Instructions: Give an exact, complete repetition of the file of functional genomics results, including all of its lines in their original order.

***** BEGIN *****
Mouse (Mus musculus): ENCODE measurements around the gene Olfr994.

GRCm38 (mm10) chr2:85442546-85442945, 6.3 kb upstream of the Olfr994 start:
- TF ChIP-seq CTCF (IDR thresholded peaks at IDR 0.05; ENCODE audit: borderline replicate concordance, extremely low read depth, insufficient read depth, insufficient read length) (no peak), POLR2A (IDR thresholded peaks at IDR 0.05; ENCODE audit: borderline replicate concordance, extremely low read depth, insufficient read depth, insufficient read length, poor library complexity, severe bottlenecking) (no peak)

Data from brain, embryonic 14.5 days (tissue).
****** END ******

Mouse (Mus musculus): ENCODE measurements around the gene Olfr994.

GRCm38 (mm10) chr2:85442546-85442945, 6.3 kb upstream of the Olfr994 start:
- TF ChIP-seq CTCF (IDR thresholded peaks at IDR 0.05; ENCODE audit: borderline replicate concordance, extremely low read depth, insufficient read depth, insufficient read length) (no peak), POLR2A (IDR thresholded peaks at IDR 0.05; ENCODE audit: borderline replicate concordance, extremely low read depth, insufficient read depth, insufficient read length, poor library complexity, severe bottlenecking) (no peak)

Data from brain, embryonic 14.5 days (tissue).